When assessing the individuals during the pentacontaetia, it seems logical to start with Miltiades. During this time, Miltiades was the Athenian general, and he made his greatest contribution to the formation of the Athenian Empire by his efforts in the battle of Marathon. This battle was a key part in the formation of the empire as it proved the Ionian States that Athens could defeat the Persians without the aid of Sparta (however the advancing army did play an indirect role in the battle). Miltiades commanded his 10,000 Athenians and Plateans (Herodotus) and successfully stopped the first Persian invasion. It is said by Plutarch that Miltiades enjoyed the highest prestige from the battle, and this would have increased Athenian reputation among the Greek states (it is important to note that one factor of the formation of e empire was that the Ionian States chose Athens), and would thus have made them more inclined to choose Athens as the hegemon, and allowing them to create their empire.
The troops were citizens known as the Spartiates, the superior social class of Sparta; the others were the Helots, who were slaves and the Perioeci who were the upper-slave-class. Spanning over the late archaic period and classical Greece, the Spartan army fought in phalanx formation with very little support until 404 BC, when they were formed into a cavalry corps. The first reference there is of the Spartans at war is the Illiad. Archeology has shown many important areas of it to be true. It shows the Spartans as chariot warriors, and infantry who fought for glory.
At the time of democratic Athens a very influential figure took the chance of becoming a king in a democratic society, Pericles in some ways he achieved what he set out to do, Pericles had a great influence on the Athenian democracy, a great example of his influence is his funeral oration or his famed building programme. Athens may have let a power hungry noble slip through its wise fingers but Athens would never let an inferior get close to partaking in political ‘meetings.’ Athenian
Madison was also one of the top contributors at the Constitutional Convention and he drafted the Constitution. James Madison wrote exactly twenty-nine out of the eighty-five Federalist papers. The Federalist Papers were some of the most influential papers of American history. He wrote the most famous of the Federalist Papers, Federalist Paper 10. This specific paper is about factions and how he was opposed to them because he thought they would tear apart the unity that held the states together.
The best example of this would probably be during the Peloponnesian war when Athens used its navy to engage in hit and run tactics against its greatest rival, Sparta (Athens: Ancient Supercity) The other ideal that the lion represents is leadership, which is best personified by Pericles, who dominated Athens during its golden age. Pericles masterminded the construction of the Parthenon and brought the arts and sciences to whole new levels during his reign. Due to these amazing feats, Pericles is known as the greatest Athenian of all time. (Athens: Ancient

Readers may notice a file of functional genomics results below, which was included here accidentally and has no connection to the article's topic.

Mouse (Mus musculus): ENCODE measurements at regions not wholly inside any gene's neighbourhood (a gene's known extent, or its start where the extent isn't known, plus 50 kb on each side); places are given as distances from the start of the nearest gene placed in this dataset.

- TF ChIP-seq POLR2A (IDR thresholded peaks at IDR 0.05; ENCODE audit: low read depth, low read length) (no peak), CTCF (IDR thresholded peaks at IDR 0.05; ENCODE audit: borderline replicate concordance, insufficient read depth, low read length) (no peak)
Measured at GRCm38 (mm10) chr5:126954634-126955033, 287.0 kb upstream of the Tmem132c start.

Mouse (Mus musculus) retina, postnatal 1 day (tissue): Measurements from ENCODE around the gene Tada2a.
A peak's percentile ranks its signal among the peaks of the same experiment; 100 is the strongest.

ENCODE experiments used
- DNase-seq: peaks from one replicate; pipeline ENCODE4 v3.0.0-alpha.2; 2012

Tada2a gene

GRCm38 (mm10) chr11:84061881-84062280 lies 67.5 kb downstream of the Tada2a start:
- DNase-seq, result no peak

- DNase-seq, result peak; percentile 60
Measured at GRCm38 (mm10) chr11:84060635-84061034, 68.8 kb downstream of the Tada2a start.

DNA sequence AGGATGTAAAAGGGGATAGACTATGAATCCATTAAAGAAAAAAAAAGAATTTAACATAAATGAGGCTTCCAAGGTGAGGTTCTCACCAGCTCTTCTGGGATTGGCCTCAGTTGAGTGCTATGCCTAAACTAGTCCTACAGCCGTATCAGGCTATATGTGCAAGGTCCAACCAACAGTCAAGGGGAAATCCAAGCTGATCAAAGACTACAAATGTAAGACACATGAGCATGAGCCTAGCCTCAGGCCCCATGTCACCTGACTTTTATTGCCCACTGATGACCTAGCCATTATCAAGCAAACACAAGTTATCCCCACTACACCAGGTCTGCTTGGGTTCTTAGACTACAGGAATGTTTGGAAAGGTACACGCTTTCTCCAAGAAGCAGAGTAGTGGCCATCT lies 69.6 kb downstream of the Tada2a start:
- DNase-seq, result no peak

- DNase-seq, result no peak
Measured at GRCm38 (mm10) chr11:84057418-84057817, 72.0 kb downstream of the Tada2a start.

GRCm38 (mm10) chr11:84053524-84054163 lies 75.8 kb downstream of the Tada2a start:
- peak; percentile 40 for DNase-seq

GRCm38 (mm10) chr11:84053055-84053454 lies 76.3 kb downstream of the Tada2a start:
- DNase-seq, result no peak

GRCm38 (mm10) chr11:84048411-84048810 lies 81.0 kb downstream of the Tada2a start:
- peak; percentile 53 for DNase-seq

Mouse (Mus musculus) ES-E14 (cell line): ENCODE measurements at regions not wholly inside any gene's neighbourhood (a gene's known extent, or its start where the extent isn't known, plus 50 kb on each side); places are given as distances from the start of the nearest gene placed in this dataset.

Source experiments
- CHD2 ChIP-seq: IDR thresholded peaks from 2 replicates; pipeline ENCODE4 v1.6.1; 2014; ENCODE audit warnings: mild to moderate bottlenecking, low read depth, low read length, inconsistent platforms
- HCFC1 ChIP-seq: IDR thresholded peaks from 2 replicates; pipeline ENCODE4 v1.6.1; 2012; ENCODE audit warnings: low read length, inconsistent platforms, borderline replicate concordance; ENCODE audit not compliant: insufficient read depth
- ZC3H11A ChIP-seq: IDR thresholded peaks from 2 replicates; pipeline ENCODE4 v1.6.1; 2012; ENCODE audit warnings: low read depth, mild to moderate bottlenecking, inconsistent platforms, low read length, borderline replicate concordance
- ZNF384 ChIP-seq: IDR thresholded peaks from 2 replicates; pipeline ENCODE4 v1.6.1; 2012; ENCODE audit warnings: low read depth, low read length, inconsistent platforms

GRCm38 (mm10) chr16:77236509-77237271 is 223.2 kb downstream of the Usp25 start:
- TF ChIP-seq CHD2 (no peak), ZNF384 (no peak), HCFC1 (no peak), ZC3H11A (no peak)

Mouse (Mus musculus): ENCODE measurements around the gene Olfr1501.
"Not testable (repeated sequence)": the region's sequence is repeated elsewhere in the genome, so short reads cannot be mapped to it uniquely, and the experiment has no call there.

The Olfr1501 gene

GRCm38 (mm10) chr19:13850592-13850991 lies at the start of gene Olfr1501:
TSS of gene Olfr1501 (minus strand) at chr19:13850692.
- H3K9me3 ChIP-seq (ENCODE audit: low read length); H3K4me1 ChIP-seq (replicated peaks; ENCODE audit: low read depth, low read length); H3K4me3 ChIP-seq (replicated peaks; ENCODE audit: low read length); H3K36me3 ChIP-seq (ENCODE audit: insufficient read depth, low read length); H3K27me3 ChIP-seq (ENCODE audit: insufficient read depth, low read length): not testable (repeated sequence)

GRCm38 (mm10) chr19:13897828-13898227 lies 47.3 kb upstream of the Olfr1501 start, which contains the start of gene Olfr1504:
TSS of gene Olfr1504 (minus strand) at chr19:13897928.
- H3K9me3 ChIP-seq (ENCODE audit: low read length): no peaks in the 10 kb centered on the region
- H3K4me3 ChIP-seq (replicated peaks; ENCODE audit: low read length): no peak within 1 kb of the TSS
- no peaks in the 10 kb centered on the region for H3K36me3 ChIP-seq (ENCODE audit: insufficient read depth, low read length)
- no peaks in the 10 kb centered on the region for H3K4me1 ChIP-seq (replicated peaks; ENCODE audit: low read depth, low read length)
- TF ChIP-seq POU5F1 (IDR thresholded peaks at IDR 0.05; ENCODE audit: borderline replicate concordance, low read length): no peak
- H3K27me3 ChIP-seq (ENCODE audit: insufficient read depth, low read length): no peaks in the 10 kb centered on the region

Throughout the Periclean Age (461 - 429 B.C.) Athens was ruled by their most influential statesman, Pericles. Thucydides went as far as to describe him as “the first citizen of Athens”. Pericles introduced important changes to Athenian democracy and formulated a new definition of citizenship. There were different social classes, they consisted of six groups: - male citizens - female citizens - the slaves - the metics - the thetes - the aristocrats also known as the nobles.
The impact of the Peloponnesian War, which took place from 431 to 404 BC, prompted the Funeral Oration publicly given by Pericles at the conclusion of the first year preceding the war. With the help of the Greek historian Thucydides, we as a society today are fortunate enough to have the direct recording of the Funeral Oration speech by Pericles in the first person point of view. Pericles was born around 495 BC and died in 429 BC. An influential Greek statesman, Pericles served as a General for the Athenian army during the Golden Age – known as the time period between the Persian and Peloponnesian Wars. Pericles began his Funeral Oration with praise to the ancestors of Athens by briefly touching on the acquisition of the empire.
Athens, one of the strongest city-states, was known as the first democracy, and was ruled by the people(Lecture 10: the beginnings of democracy). Sparta, another leading city-state, was an oligarchy ruled by two kings, who were supported by twenty-eight members of what was known as the Gerousia(Greece: Spartan Society to the Battle of Leuctra 371BC). Persia, however, was a monarchy, or a nation governed by one man. (Persian Culture(700-332 BC). Another stark difference between the two great nations of the sixth century was the way in which they conducted their military excursions.
“Aristotle says that he was the first ruler to incline towards democracy and give up the royal power.” (Plutarch 31). Although Theseus took part in many other accomplishments, his life would end in disgrace after being exiled by his people for bringing them war with the
it was the first city of the civilized world in size, elegance, riches, and luxuries. " As it was founded by one of the greatest rulers to ever exist, it was only appropriate that Alexandria would be destined to become one of the greatest cities in history. Alexandria was an important city of the ancient world and the universal date of its foundation is believed to be April 7, 331BC. For more than two thousand years it was the largest city in Egypt, and it was the capital of the country for almost half of this time. The fact that it was chosen to become the new capital was a strong influence on the development of Alexandria.